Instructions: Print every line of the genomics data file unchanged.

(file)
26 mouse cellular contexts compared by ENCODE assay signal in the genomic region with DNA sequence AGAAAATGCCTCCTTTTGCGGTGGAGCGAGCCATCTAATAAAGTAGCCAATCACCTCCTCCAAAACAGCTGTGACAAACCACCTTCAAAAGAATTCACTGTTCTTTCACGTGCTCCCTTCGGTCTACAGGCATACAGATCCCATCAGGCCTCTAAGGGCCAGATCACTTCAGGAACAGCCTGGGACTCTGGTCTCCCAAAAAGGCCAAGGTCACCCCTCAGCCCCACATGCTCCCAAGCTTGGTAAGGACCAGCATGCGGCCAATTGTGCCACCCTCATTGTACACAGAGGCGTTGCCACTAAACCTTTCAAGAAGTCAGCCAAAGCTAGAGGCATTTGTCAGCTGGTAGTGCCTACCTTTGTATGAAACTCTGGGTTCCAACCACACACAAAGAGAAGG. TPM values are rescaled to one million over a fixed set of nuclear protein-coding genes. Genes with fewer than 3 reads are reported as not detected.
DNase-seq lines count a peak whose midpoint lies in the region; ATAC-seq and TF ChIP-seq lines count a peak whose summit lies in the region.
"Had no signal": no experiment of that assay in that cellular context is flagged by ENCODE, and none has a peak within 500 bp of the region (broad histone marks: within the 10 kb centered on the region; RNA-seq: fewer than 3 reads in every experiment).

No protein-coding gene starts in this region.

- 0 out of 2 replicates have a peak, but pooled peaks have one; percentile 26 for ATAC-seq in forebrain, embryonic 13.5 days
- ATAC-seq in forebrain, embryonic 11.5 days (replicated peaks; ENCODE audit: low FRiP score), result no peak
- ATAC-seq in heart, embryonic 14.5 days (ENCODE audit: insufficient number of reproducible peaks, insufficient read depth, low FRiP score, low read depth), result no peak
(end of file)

26 mouse cellular contexts compared by ENCODE assay signal in the genomic region with DNA sequence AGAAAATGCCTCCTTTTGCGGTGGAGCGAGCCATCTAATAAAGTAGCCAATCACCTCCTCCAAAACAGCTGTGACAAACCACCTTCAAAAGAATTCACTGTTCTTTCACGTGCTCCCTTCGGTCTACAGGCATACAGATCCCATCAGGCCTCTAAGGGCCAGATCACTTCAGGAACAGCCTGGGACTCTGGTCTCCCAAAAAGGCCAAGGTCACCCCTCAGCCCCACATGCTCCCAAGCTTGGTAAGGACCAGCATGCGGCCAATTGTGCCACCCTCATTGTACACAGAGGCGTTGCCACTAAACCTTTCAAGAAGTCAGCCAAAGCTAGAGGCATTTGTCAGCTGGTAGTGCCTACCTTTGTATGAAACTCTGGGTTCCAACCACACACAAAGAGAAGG. TPM values are rescaled to one million over a fixed set of nuclear protein-coding genes. Genes with fewer than 3 reads are reported as not detected.
DNase-seq lines count a peak whose midpoint lies in the region; ATAC-seq and TF ChIP-seq lines count a peak whose summit lies in the region.
"Had no signal": no experiment of that assay in that cellular context is flagged by ENCODE, and none has a peak within 500 bp of the region (broad histone marks: within the 10 kb centered on the region; RNA-seq: fewer than 3 reads in every experiment).

No protein-coding gene starts in this region.

- 0 out of 2 replicates have a peak, but pooled peaks have one; percentile 26 for ATAC-seq in forebrain, embryonic 13.5 days
- ATAC-seq in forebrain, embryonic 11.5 days (replicated peaks; ENCODE audit: low FRiP score), result no peak
- ATAC-seq in heart, embryonic 14.5 days (ENCODE audit: insufficient number of reproducible peaks, insufficient read depth, low FRiP score, low read depth), result no peak